Ben Herman, president of SNK Playmore USA, has confirmed that the publisher will be supporting the Wii virtual console with Neo-Geo AES games – with titles also due to appear on the Xbox 360 and PlayStation 3 online services.
Herman had previously indicated
that the company was interested in supporting Nintendo’s virtual console, despite concerns over the file size of Neo-Geo AES games. Now, speaking in a new interview with consumer website IGN
, Herman indicated that SNK Playmore was in fact first approached by Nintendo, with a request to emulate the retro console on the Wii.
“The way it will work between what Nintendo will allow and what we want to do ourselves is that we're planning for a limited number of games each month over the course of a year," said Herman. "We don't want it to be sporadic with one game here, and two or three over the next few months. We really want to have a flow where there are a couple of games available each month, and we'll keep adding to the library that way.”
With some original Neo-Geo AES cartridges regularly going for over $100 between collectors, Herman indicated that the titles on the virtual console would be “just a little above” the 800 Wii Point ($8) cost of current SNES titles. The first titles are expected to appear, worldwide, from the middle of this summer.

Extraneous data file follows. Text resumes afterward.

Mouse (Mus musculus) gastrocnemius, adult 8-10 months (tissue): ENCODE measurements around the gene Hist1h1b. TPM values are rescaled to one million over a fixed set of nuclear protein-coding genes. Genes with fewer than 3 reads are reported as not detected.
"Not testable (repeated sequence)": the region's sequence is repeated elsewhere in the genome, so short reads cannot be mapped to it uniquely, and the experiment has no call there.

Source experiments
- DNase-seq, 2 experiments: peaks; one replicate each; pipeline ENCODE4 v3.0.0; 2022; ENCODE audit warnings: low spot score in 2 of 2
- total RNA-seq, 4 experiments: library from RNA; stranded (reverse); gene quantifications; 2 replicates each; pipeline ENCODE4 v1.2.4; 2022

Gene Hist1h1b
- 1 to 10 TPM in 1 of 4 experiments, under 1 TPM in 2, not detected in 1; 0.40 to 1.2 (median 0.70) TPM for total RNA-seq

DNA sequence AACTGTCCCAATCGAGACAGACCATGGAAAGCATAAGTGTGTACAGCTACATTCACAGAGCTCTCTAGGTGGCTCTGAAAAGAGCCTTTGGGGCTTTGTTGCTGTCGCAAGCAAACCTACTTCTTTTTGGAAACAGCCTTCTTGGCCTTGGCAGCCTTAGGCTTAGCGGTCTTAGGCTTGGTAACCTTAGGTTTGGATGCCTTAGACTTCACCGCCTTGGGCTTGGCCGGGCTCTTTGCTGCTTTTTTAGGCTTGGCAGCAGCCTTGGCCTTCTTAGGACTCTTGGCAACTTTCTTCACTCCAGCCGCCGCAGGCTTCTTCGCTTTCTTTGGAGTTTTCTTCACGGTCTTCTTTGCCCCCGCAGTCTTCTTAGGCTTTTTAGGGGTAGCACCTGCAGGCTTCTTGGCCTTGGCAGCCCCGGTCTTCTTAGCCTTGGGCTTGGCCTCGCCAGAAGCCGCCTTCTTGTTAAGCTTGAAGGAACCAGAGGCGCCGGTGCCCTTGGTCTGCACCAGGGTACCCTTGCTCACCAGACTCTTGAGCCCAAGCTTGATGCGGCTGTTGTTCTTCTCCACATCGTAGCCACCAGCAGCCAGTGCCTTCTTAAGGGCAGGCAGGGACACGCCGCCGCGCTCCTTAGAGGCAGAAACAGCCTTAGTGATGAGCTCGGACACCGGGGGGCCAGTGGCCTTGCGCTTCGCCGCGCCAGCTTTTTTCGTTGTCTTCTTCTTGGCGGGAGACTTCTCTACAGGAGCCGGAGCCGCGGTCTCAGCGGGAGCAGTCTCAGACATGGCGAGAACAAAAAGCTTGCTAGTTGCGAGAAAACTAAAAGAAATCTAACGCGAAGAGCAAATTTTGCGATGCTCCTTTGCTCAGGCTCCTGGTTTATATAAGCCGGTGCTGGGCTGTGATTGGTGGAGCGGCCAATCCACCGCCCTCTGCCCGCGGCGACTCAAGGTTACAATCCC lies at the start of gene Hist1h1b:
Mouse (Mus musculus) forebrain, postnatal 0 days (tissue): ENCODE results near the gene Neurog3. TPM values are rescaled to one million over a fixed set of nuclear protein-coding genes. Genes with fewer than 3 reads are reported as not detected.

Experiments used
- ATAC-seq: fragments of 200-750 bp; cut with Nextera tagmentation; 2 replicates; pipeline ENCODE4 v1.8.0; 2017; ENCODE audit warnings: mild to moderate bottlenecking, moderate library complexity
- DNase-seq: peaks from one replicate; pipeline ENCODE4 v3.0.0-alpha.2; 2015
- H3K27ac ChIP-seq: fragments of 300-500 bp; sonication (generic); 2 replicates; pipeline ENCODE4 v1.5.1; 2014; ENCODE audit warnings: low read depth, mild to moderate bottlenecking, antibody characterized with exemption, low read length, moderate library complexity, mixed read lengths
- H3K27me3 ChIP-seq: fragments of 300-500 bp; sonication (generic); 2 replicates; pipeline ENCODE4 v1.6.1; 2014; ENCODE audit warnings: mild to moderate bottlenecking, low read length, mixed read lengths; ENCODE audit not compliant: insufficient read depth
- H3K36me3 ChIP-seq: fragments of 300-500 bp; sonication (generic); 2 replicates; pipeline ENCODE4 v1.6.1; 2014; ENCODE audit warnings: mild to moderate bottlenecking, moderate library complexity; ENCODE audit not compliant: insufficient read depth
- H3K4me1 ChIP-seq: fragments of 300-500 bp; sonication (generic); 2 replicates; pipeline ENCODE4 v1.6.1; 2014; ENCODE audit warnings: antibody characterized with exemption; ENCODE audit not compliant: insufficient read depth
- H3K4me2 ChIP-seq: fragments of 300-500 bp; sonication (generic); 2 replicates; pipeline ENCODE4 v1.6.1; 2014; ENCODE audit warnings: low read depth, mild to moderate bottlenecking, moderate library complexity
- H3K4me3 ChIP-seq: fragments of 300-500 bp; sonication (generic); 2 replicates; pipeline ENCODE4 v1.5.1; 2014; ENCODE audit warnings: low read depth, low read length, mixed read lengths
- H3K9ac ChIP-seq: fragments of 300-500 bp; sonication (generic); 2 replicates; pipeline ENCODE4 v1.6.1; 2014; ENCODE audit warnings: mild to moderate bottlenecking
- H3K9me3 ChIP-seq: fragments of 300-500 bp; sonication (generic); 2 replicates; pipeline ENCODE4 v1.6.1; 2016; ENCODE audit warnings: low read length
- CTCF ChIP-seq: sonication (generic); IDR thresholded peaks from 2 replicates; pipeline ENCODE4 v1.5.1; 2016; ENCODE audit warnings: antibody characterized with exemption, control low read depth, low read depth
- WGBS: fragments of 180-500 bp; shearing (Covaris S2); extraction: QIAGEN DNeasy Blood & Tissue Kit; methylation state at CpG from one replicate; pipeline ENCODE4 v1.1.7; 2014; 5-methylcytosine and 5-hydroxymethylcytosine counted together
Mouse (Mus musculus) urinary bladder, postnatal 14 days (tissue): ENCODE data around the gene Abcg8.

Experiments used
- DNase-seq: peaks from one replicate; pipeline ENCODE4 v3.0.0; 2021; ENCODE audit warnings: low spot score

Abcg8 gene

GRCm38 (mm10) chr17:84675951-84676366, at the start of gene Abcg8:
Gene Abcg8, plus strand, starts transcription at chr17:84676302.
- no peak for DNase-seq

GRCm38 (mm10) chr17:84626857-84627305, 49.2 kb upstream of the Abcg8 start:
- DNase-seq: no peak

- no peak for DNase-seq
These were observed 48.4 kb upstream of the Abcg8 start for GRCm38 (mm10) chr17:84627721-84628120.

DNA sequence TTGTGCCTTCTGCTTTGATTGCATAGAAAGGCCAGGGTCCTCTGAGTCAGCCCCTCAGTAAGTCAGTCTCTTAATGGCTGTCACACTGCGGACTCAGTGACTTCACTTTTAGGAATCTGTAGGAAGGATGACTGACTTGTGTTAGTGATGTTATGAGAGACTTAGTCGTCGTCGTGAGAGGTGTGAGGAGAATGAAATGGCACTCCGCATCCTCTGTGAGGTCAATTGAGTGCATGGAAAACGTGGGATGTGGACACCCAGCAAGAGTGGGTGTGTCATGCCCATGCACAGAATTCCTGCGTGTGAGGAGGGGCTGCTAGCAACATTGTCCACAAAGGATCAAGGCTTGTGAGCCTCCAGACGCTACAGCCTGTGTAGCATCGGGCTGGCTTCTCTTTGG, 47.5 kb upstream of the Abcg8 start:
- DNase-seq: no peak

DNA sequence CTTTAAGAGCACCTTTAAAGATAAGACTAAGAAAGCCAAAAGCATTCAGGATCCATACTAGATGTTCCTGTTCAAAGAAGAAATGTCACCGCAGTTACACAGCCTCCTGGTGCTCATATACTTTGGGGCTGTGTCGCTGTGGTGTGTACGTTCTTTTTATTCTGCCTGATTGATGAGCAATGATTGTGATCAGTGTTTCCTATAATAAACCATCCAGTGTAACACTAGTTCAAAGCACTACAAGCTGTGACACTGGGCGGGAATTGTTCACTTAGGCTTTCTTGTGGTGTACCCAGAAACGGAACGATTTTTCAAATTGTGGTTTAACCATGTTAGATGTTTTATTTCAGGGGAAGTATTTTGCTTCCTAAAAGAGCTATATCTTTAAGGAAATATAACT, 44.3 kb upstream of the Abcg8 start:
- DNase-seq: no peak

Herman also indicated that the company would be releasing content on Xbox Live Arcade and the PlayStation Home network, although he was less specific about the nature and timing of any such downloads.
With a total of one hundred and twenty different retro Neo-Geo game titles to draw on he also ruled out any original downloadable content in the near future, and also expressed that with full anthologies recently seeing retail console release, games like Metal Slug
would probably not be the first to hit the VC service.
Asked whether digital distribution would become a focus for the company in the future Herman answered: “The digital marketplace is growing. There are some exciting things going on - things that we'll be involved in that people are approaching us for, and just like other third parties and hardware manufacturers that give us an opportunity we'll certainly explore that and be a part of it.”
“Nobody is saying that it's the only way to go in the future - right now it's an added value opportunity - so we'll continue being a packaged goods, console supported third party publisher and developer. We have things right now that we're developing for the arcade that are in full high-def. Obviously that opens the possibility of bringing HD to the appropriate next-generation systems as well”, added Herman.